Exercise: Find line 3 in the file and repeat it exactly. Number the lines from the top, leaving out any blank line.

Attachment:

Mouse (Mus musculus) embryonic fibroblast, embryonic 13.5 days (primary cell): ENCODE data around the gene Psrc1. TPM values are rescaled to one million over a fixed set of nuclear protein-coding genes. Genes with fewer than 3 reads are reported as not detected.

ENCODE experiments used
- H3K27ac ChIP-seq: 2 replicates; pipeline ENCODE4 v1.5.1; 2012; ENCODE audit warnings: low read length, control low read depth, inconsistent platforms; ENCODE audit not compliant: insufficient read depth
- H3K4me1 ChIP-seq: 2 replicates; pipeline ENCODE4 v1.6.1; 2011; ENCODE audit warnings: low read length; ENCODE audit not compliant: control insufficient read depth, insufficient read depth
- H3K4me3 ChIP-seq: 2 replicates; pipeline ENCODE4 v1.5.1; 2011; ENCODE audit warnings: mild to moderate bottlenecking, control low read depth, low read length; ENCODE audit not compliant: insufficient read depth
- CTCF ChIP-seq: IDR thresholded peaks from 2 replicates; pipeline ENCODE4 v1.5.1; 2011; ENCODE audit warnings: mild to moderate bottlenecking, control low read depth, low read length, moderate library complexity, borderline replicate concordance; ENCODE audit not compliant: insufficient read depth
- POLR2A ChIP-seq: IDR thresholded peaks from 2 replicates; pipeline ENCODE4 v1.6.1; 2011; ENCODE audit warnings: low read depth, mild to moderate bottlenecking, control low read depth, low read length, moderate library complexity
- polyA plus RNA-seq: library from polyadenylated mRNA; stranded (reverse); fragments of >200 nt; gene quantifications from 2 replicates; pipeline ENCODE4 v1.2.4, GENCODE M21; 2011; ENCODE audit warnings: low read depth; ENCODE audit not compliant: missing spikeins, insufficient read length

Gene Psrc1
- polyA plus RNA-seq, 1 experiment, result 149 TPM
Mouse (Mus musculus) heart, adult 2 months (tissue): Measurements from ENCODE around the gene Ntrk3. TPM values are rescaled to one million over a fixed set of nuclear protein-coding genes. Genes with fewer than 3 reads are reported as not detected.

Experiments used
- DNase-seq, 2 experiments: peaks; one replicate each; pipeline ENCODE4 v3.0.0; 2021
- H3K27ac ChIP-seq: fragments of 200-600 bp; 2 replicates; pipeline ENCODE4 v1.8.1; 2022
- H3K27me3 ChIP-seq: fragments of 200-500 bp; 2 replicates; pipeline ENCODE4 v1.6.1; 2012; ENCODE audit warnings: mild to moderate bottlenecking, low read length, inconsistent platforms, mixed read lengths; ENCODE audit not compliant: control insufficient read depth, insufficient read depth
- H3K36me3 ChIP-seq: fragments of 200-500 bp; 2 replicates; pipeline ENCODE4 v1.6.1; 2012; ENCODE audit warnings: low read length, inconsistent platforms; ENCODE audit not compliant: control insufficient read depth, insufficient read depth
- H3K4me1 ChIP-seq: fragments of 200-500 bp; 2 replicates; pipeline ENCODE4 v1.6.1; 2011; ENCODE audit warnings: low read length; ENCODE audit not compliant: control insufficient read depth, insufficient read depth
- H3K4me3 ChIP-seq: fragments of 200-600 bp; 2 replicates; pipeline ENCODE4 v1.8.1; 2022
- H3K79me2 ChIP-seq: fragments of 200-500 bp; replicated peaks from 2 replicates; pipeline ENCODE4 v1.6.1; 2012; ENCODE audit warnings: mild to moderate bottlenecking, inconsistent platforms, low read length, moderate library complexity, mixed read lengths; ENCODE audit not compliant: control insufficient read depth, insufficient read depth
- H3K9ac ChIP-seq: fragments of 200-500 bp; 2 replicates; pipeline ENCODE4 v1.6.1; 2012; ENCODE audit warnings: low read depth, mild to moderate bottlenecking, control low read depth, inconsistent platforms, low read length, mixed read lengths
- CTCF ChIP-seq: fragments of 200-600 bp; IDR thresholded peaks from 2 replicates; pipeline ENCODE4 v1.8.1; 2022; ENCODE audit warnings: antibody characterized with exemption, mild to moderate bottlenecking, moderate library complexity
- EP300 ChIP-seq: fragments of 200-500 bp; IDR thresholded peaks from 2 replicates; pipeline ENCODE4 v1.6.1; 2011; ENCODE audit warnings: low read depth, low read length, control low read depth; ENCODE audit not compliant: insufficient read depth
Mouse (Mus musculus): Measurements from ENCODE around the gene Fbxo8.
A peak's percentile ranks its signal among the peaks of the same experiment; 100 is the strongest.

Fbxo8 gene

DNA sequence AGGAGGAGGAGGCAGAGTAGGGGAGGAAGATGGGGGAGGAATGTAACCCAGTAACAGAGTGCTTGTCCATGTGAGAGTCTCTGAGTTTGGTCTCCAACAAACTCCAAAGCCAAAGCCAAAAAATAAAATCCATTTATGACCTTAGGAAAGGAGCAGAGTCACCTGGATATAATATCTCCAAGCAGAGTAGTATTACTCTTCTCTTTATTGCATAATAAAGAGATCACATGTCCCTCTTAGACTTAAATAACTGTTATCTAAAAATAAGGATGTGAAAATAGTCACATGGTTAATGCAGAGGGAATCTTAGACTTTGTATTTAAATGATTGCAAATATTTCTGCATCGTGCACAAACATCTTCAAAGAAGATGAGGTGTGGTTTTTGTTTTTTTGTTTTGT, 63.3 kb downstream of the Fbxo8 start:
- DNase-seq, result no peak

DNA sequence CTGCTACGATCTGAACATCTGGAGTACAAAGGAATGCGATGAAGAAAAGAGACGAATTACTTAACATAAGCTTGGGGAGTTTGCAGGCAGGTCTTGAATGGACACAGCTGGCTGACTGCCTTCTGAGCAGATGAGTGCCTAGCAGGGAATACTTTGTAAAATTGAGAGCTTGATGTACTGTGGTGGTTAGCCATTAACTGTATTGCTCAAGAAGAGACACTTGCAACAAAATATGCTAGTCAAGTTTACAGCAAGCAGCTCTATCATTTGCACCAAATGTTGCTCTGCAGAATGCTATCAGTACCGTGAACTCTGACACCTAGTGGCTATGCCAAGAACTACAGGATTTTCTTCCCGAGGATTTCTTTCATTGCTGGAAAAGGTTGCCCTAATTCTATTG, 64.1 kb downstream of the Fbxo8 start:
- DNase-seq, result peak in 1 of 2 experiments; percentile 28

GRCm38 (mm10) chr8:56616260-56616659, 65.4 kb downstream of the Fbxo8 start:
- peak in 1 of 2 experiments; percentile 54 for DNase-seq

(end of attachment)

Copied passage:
- H3K27ac ChIP-seq: 2 replicates; pipeline ENCODE4 v1.5.1; 2012; ENCODE audit warnings: low read length, control low read depth, inconsistent platforms; ENCODE audit not compliant: insufficient read depth